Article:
The Weber’s theory centres around the influence the
June 1, 2019
The world is experiencing a dramatic increase in a culture of individualism and consequently people’s interactions have become impersonal and detached. A number of social and institutional factors contribute to this. This essay will attempt to uncover some of these reasons highlighted by the theories of Max weber, George Simmel and Talcott Parsons. Each of whom offer unique interpretations of this shift in society. Weber’s theory centres around the influence the rise in Bureaucracy and the power of money has on society. Simmel’s focuses on the belief that society consists of a web of multiple relationships between individuals who are in constant interaction with one another. While Parson’s looks at the family as a social factor of change and delves into the concept of a social system and socialisation to explain the impersonality’s experienced in society.
When considering the culture of personalisation, we will consider Weber’s concept of “Verstehen” which analyses the structural and institutional constraints on actors questioning why do social actors act in the way they do.
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When looking for an institutional factor to explain the behaviours of social actors within Weber’s theory we must consider the implications of a system of bureaucracy on society. Bureaucracy can be understood as a legitimate structure of domination in modern society designed to ensure that impersonal standards rather than personal values determine outcomes. Bureaucracy can be seen as the best technical solution to the problem of organising large quantities of information. Bureaucracy emerged as a new “iron cage” which threatened to restrain the very individualism that had led people to reject dogmatic religious authority liberating them in the past. Bureaucracies support certain forms of power which are not usually concerned with the individual but at society as a whole. Social actions motivated by one kind of social order lead to a fundamental transformation in other domains such as social interactions (Calhoun et al., 2012).
Society knows three different types of authority; Traditional, legal and charismatic. Legal authority demands obedience to the legally established impersonal order which in this case can be understood as bureaucracy. The distribution of power is directly influenced by the structure of every legal order (Lemert, 1999). We understand ‘power’ as the chance somebody has to realise their own will in a social action even against the resistance of others and they are awarded with a sort of ‘social honour’ (Lemert, 1999). However, those who don’t hold the power; the majority, are vulnerable. When relationships hold an element of control they become distrustful, distanced and thus impersonal.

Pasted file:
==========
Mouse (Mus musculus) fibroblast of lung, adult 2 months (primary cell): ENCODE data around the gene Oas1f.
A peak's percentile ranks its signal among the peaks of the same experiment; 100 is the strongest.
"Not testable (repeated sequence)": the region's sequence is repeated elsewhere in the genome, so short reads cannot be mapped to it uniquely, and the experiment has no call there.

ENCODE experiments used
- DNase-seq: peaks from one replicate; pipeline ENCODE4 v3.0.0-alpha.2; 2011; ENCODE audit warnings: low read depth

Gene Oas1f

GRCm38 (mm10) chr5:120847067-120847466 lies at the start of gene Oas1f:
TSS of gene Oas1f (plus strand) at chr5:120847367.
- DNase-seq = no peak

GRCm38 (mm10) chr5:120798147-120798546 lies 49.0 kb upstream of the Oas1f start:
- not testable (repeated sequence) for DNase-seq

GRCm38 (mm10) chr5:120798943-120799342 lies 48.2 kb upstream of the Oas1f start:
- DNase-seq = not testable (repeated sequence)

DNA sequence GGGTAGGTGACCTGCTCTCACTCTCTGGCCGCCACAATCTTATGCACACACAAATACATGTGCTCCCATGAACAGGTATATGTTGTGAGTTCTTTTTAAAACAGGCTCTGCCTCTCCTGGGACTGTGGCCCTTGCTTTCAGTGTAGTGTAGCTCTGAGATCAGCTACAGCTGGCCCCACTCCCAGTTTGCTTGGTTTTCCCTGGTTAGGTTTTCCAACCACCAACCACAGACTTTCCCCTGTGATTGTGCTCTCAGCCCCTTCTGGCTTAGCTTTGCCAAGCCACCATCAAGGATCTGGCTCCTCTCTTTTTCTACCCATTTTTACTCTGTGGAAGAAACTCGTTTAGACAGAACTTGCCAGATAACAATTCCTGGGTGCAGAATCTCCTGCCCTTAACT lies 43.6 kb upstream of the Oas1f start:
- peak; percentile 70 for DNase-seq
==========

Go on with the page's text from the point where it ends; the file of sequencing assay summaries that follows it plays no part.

Bureaucratic organisations have resulted in the levelling of economic and social differences (Lemert,1999) however as a result society has experienced an erosion of social values resulting in our social actions being based on a cost – benefit analysis. This growth in rationality marked by the formalization of social institutions such as states and corporations to increase efficiency and fairness has resulted in the determination of class situation by market situation (Calhoun et al., 2012). Actions are no longer based on ties of family or community nor are they based on traditional values but are geared towards efficiency and the achievement of specific goals and the desires of the individual are subservient. People are viewed now more as machines in a profit turning wheel resulting in a culture of dehumanisation (Calhoun et al., 2012).
Weber’s Protestants Ethic Thesis provides us with a social understanding of how society came to be so individualistic. Illustrated in weber’s work on the relationship between religion and capitalism is the idea of rationalization. The religious valuations of restless, continuous systematic work in a worldly calling or vocation trapped in society by this rational way of life. Weber thought that modern